The impact of a cyber attack on an SME can be disproportionate to its size. Larger companies can absorb relatively large losses well and can call on external help to resolve  – Sony’s breach in the end was estimated at £35m which had negligible impact on a multi-billion dollar organisation. For smaller firms, any loss (whether cyber or other fraud) can put them out of business if it impacts cash-flow and could result in the loss of major clients if they are part of a larger firms supply chain.

It is crucial to understand that information assets are more valuable than you might think.  Although larger enterprises now appear to be taking steps to protect their organisations many do not look to their partners and vendors so they too are guilty of not understanding the effect on the supply chain.  There is no point in pulling out all the stops internally to protect information assets if the companies that you do business with are not doing the same.

Many commentators have described SME’s as the Achilles heel in the business world which will result in devastating financial consequence if they do not take appropriate action to protect their information assets.  The UK Government Information Security Breaches Survey 2015 found that 74% of SMEs had reported that they had suffered an information security breach. They also found that severe attacks can now cost up to £300k+ for a smaller business.  This would put many smaller companies out of business as they couldn’t afford to take a hit this big.

In response to this threat the UK government have launched a number of initiatives designed to help SME’s to understand the cyber security issues that they face. 2014 saw the launch of the Cyber Essentials Scheme which is designed to be a much simpler way for business to take steps to limit their risk of a breach.  Most recently in July a voucher scheme has been set up which will enable SME’s to apply for a maximum of £5000 which can be used to fund specialist advice from Information security specialists that they otherwise would not be able to afford.  These initiatives are designed to increase the resilience in the UK business community to cyber attack. Ed Vaizey digital economy minister has said “We want to protect UK business against cyber attack and make the UK the safest place in the world to do business online.”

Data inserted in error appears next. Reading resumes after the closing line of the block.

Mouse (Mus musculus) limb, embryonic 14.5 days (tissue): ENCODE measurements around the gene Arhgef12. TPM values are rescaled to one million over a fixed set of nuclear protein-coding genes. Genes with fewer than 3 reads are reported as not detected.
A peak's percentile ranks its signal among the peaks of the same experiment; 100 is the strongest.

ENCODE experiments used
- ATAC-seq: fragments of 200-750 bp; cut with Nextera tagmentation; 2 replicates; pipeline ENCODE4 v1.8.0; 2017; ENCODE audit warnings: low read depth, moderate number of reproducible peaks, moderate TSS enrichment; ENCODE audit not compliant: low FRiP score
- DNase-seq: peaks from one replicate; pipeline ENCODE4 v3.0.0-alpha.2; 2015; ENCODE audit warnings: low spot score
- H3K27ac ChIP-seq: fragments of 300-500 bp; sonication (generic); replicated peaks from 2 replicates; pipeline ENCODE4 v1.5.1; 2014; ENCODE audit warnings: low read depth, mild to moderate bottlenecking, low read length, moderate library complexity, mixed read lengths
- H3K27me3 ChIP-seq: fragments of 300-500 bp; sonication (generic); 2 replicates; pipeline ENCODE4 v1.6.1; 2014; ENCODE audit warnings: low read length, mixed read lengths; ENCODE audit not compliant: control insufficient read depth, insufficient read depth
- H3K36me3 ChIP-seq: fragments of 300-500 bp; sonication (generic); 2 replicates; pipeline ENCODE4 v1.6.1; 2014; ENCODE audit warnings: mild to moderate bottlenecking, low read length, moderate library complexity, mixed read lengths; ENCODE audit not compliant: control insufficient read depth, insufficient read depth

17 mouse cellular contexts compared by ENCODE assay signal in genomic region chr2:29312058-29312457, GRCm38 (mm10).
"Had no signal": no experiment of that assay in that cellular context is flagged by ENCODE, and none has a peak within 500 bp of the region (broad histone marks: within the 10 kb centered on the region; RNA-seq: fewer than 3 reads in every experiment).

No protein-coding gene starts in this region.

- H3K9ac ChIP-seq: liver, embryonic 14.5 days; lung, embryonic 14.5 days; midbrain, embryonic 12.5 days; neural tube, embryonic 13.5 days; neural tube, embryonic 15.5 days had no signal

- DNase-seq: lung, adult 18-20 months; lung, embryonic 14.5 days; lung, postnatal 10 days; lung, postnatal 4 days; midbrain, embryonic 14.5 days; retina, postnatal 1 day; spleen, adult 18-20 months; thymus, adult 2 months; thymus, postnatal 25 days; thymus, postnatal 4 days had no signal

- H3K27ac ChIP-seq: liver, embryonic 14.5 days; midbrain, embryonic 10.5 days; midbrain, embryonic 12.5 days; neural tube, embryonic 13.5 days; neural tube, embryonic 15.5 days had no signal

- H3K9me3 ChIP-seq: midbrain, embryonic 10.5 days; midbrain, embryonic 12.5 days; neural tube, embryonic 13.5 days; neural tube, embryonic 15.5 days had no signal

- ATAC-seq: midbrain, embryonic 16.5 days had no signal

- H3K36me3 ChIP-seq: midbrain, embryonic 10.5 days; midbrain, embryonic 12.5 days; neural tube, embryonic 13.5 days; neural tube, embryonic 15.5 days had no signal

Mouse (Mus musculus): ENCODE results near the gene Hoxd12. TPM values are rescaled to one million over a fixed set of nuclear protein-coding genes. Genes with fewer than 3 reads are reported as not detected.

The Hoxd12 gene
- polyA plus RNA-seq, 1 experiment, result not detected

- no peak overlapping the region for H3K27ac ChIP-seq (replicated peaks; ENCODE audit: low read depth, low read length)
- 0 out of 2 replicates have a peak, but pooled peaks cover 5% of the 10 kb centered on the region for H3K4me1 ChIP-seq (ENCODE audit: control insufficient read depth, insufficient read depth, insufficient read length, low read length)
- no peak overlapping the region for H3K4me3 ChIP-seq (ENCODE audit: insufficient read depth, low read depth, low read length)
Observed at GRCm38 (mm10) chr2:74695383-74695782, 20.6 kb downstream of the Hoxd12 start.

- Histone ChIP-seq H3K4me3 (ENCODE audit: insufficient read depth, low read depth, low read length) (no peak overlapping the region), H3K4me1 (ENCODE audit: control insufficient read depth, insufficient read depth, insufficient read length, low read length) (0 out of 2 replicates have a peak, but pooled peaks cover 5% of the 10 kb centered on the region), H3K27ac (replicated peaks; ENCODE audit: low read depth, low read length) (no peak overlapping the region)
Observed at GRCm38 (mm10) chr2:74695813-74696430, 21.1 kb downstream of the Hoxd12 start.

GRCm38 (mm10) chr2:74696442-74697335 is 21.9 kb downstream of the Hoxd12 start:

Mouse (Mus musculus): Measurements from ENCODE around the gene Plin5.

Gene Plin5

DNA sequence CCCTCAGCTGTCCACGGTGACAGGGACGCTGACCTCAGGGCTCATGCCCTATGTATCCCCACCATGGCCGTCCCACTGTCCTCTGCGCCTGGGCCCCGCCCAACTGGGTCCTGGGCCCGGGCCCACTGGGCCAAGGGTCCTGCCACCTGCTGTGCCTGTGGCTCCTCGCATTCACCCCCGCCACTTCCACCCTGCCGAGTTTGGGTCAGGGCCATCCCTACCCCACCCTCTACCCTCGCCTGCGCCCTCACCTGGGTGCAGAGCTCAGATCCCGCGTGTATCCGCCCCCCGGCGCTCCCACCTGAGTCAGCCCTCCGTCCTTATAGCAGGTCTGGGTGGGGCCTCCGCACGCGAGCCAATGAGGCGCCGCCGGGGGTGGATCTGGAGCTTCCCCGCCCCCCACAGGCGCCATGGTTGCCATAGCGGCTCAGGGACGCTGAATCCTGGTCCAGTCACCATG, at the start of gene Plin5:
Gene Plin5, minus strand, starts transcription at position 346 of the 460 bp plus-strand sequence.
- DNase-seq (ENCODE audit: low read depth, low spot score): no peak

It is imperative that all businesses of any size understand the cyber threat and the effect this has on their entire supply chain network. Always know who you are doing business with and take steps to ensure you know how they are protecting your information assets.

In addition to assisting many ‘blue chip’ clients we also provide information risk assurance to smaller organisations. Often this can be quickly assessed with our ASSURITY product. Please do get in contact if you need some advice.

Kerry Housley

Kerry.Housley@broadgateconsultants.com

 

Broadgate’s ASSURITY: Calculate your security exposure

Posted on : 30-07-2015 | By : admin | In : Cyber Security, Innovation

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Broadgate are pleased to announce the launch of our security assessment product, ASSURITY.

Over the years we’ve helped our clients address the increasing security challenges and protect their digital assets. Our experience during this time was that there is a need for a more business focused approach, so we developed our own assessment methodology, which we have now officially launched as a product.

So how can ASSURITY help?

Like it or not, dealing with the threat of data breaches is part of modern business. Not only that, it is a board level agenda item now with corporate executives being held accountable. Currently, European law makers are engaged in the lengthy process of approving the new European General Data Protection Regulation. There are still variations to be agreed upon, but when it comes to potential fines to be imposed for data breaches the upper end stands at €100 million or 5% of company revenue.

It also states that;

 “if feasible” companies should report a data breach within 24 hours of detection….and “where a data breach has occurred, the organization has to notify all those affected unless it can prove that data is unreadable by anyone not authorized to access it”

Against this backdrop, it becomes even more important that executives really understand their current risk exposure and can quantify the impact and likelihood of an event.

The ASSURITY product addresses three key challenges facing us today;

1) Understanding your business critical assets

2) Calculating your risk exposure

3) Prioritising areas requiring focus and investment

The product is differentiated against other offerings through not only the comprehensive inputs and modelling, but also by providing quantitative analysis in the form of a Cyber Value at Risk.

 

ASSURITY is a three step process, as outlined below;

Assurity assessment methodology

The ASSURITY product leads organisations through a 3 step process;

Step 01

We profile the organisation from many different data points. This is a critical part of the process as it allows for a more meaningful assessment of the actual risk. C’Level executives can use the product to inform their change programme and investment decisions. It is an iterative approach during which the relative weightings for each criteria are reviewed and discussed with the client to understand carefully the business risk appetite.

Step 02